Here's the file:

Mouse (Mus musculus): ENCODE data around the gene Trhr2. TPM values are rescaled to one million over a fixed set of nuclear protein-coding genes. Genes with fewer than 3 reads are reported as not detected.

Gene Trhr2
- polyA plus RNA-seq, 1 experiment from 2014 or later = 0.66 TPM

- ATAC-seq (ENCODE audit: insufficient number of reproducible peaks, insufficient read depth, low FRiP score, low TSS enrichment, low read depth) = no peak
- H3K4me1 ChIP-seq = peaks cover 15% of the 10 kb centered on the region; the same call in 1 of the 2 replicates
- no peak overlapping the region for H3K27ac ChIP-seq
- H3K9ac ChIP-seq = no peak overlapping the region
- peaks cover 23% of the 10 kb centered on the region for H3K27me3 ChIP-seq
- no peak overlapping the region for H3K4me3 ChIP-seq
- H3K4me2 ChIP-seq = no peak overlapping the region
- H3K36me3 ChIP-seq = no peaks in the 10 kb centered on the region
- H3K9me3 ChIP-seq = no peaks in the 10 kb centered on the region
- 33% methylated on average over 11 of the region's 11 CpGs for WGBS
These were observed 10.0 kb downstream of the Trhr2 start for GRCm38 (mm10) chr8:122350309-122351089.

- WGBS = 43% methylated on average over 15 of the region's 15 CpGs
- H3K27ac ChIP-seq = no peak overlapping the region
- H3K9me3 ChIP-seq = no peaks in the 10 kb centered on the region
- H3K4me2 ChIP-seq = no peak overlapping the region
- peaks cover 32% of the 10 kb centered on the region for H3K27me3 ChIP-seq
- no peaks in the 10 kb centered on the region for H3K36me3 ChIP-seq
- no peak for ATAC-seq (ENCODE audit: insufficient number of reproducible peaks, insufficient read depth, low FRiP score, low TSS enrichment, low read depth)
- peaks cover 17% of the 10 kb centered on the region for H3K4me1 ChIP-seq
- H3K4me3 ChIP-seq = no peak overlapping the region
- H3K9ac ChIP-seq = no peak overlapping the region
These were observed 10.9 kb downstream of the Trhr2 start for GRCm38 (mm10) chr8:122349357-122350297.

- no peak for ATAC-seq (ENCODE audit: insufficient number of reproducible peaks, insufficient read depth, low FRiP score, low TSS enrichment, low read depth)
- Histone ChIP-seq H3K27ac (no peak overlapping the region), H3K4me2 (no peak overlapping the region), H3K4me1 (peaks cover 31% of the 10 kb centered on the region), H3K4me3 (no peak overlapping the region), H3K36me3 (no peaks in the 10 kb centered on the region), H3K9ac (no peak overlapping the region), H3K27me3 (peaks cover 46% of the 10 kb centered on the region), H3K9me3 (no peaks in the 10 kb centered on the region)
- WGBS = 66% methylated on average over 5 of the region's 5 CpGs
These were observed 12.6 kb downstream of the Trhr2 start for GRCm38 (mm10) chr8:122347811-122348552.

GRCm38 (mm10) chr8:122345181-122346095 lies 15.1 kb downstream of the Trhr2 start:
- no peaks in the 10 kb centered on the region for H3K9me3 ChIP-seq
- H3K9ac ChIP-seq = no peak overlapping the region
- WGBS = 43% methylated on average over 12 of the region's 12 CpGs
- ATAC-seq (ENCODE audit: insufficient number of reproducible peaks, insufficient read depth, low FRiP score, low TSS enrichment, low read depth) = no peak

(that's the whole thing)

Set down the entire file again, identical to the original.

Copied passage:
Mouse (Mus musculus): ENCODE data around the gene Trhr2. TPM values are rescaled to one million over a fixed set of nuclear protein-coding genes. Genes with fewer than 3 reads are reported as not detected.

Gene Trhr2
- polyA plus RNA-seq, 1 experiment from 2014 or later = 0.66 TPM

- ATAC-seq (ENCODE audit: insufficient number of reproducible peaks, insufficient read depth, low FRiP score, low TSS enrichment, low read depth) = no peak
- H3K4me1 ChIP-seq = peaks cover 15% of the 10 kb centered on the region; the same call in 1 of the 2 replicates
- no peak overlapping the region for H3K27ac ChIP-seq
- H3K9ac ChIP-seq = no peak overlapping the region
- peaks cover 23% of the 10 kb centered on the region for H3K27me3 ChIP-seq
- no peak overlapping the region for H3K4me3 ChIP-seq
- H3K4me2 ChIP-seq = no peak overlapping the region
- H3K36me3 ChIP-seq = no peaks in the 10 kb centered on the region
- H3K9me3 ChIP-seq = no peaks in the 10 kb centered on the region
- 33% methylated on average over 11 of the region's 11 CpGs for WGBS
These were observed 10.0 kb downstream of the Trhr2 start for GRCm38 (mm10) chr8:122350309-122351089.

- WGBS = 43% methylated on average over 15 of the region's 15 CpGs
- H3K27ac ChIP-seq = no peak overlapping the region
- H3K9me3 ChIP-seq = no peaks in the 10 kb centered on the region
- H3K4me2 ChIP-seq = no peak overlapping the region
- peaks cover 32% of the 10 kb centered on the region for H3K27me3 ChIP-seq
- no peaks in the 10 kb centered on the region for H3K36me3 ChIP-seq
- no peak for ATAC-seq (ENCODE audit: insufficient number of reproducible peaks, insufficient read depth, low FRiP score, low TSS enrichment, low read depth)
- peaks cover 17% of the 10 kb centered on the region for H3K4me1 ChIP-seq
- H3K4me3 ChIP-seq = no peak overlapping the region
- H3K9ac ChIP-seq = no peak overlapping the region
These were observed 10.9 kb downstream of the Trhr2 start for GRCm38 (mm10) chr8:122349357-122350297.

- no peak for ATAC-seq (ENCODE audit: insufficient number of reproducible peaks, insufficient read depth, low FRiP score, low TSS enrichment, low read depth)
- Histone ChIP-seq H3K27ac (no peak overlapping the region), H3K4me2 (no peak overlapping the region), H3K4me1 (peaks cover 31% of the 10 kb centered on the region), H3K4me3 (no peak overlapping the region), H3K36me3 (no peaks in the 10 kb centered on the region), H3K9ac (no peak overlapping the region), H3K27me3 (peaks cover 46% of the 10 kb centered on the region), H3K9me3 (no peaks in the 10 kb centered on the region)
- WGBS = 66% methylated on average over 5 of the region's 5 CpGs
These were observed 12.6 kb downstream of the Trhr2 start for GRCm38 (mm10) chr8:122347811-122348552.

GRCm38 (mm10) chr8:122345181-122346095 lies 15.1 kb downstream of the Trhr2 start:
- no peaks in the 10 kb centered on the region for H3K9me3 ChIP-seq
- H3K9ac ChIP-seq = no peak overlapping the region
- WGBS = 43% methylated on average over 12 of the region's 12 CpGs
- ATAC-seq (ENCODE audit: insufficient number of reproducible peaks, insufficient read depth, low FRiP score, low TSS enrichment, low read depth) = no peak